Ocotillo (Fouquieria splendens) is a desert plant that is found in the Sonoran Desert and Chihuahuan Deserts of North America. Although there are other ocotillo species that are found further south. The plant is made up of long thin individual stacks and when it is in bloom those stacks are tipped with a cone of bright red flowers. In fact, they are named for these flowers as ocotillo is Spanish for little torch. This flowering actually is timed to happen when the hummingbirds are migrating through the desert.
The bright flowers are highly visible and can attract birds from a great deal of distance. In this mutualistic relationship, the hummingbird reives nectar and the plant gets pollinated. In one study plants were taken and transported to different regions and they still bloomed at the same time, suggesting a link between blooming and the genetic makeup of the plant. The female flower-piercing carpenter bee is also a pollinator of the plant. The flowers are also used by humans as tea or in salads.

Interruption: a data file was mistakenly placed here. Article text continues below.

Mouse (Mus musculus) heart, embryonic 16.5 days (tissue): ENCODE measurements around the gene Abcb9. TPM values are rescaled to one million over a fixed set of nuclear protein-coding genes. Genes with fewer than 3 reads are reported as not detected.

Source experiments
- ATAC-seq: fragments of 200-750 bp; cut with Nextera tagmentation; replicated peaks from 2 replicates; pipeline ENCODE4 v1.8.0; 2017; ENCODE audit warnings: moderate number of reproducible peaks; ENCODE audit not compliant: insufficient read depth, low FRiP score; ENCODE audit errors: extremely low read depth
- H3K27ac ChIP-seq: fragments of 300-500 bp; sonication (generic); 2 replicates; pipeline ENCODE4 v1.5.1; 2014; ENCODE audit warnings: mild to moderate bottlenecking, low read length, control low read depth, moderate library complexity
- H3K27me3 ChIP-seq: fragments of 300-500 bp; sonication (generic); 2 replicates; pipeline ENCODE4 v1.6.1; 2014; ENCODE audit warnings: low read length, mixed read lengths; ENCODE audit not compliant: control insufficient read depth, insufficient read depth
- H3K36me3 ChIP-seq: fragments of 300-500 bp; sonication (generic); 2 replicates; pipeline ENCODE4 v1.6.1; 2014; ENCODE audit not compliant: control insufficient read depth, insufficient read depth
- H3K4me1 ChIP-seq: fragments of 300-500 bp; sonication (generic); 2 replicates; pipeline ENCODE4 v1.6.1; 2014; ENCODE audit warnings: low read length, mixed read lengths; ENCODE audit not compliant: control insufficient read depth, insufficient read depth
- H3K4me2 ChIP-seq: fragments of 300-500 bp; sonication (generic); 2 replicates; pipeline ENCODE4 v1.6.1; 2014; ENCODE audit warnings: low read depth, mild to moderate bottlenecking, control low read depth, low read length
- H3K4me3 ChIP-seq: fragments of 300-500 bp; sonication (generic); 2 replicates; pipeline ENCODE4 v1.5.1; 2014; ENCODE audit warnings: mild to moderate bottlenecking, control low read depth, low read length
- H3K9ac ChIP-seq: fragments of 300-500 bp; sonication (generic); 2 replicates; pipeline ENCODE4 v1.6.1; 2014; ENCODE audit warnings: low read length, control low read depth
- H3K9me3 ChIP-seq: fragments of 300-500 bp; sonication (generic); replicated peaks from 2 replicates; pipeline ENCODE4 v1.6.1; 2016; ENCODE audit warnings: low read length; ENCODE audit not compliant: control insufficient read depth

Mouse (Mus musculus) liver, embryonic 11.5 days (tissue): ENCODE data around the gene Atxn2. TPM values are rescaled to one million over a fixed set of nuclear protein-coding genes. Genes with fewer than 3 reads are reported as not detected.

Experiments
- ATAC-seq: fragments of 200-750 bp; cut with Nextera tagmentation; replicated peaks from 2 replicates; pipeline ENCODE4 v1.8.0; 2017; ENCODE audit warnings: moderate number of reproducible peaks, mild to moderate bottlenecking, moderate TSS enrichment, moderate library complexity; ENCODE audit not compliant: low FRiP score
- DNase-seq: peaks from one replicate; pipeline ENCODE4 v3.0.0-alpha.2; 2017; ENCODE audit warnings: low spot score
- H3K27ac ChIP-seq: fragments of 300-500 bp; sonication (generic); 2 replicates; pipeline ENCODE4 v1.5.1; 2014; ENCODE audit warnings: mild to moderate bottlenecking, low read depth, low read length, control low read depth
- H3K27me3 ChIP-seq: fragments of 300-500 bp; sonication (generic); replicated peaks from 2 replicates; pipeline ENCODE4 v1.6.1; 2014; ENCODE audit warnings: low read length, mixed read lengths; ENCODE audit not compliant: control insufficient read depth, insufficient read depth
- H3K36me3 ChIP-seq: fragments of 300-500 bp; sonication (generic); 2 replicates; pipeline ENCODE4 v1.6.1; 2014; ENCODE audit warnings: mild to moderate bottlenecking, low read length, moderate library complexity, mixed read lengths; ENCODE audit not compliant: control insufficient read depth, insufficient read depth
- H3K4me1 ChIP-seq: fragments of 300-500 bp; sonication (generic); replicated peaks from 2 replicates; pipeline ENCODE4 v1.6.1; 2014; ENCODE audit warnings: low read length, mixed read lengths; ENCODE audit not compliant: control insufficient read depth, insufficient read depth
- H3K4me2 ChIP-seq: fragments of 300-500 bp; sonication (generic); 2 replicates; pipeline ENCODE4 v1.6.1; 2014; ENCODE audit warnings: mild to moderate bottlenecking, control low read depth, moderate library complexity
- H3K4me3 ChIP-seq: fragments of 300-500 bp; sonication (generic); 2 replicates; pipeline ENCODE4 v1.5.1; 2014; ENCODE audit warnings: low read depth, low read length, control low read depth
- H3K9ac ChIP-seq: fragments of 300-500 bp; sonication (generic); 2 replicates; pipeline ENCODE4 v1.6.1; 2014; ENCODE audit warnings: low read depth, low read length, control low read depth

The shrub is a deciduous shrub. When there is enough water small 2-inch leaves grow from the stacks but if there is not enough water these will fall off. The leaves can sprout within 3 days of rainfall though. When they do not have leaves they rely on chlorophyll in their stems to produce energy. Their stems are also succulent, or water storing. The plant can live an estimated 60 to 100 years and reach over 20 feet tall. The plant is very common and is even cultivated. It is easy to grow from seeds or cuttings. In some regions of the desert people even use the plant as fencing as the sharp think spines prevent the travel of people and animals.